I know all of this is going to take years to go mainstream, but it would be so great if you could just get the Java Petstore up there in the meantime, just to show us how it all works and where it’s going. And it’d let some of us get started on creating and migrating our applications to run on it!
    Greg Coburn

  16. Bill_W

    Yesterday it was Go Packer’s(ugh), today it’s go Sun!! ( 4 divided into 15.92= 3.98).

  17. Synergies mean nothing...

    …revenue and profit mean something. I still don’t see either increasing for Sun as a result of this deal. Is MySQL really going to make a profit of $150-200 million a year, every year? Not "synergies" but actual cash coming in. ’cause that’s what you’ll need to justify spending $1 billion for it.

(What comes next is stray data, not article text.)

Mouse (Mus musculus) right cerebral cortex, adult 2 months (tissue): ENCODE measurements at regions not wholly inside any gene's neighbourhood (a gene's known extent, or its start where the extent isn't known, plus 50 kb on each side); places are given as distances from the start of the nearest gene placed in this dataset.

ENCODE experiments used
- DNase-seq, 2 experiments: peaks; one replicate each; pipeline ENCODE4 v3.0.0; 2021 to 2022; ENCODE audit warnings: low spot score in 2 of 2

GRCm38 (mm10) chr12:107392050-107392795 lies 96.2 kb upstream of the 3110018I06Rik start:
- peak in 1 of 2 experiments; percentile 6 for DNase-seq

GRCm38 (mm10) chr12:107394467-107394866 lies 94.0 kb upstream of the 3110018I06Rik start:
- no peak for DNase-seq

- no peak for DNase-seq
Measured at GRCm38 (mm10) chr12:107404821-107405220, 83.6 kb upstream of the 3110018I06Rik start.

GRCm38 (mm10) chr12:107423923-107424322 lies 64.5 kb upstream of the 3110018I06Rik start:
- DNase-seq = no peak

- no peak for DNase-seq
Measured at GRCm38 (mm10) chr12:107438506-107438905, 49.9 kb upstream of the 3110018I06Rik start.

18. Sam Johson

    Great you are spending 1 billion of share holder equity. How is it going to help the BOTTOM LINE? How much more $$s do you expect company to add to revenue, profit over next 1 year, 2 , 3, 5 years? Sounds like another nerdy deal by Sun while HP, IBM take away sun’s business.

  19. roland says :" Is SUN going to change any of MySQL milestone or team? I am really concern about the changes that SUN might bring to MySQL. "
    i dont think so, MySql milestone or team i think very important for SUN.

  20. How will the acquisition of MySQL affect Sun’s relationship with Oracle?

  21. Shelon Padmore

    Apart from all the Open Source goodness, there is considerable value potential in this deal for all parties involved, sure execution remains to be seen, but its potential should not be underestimated.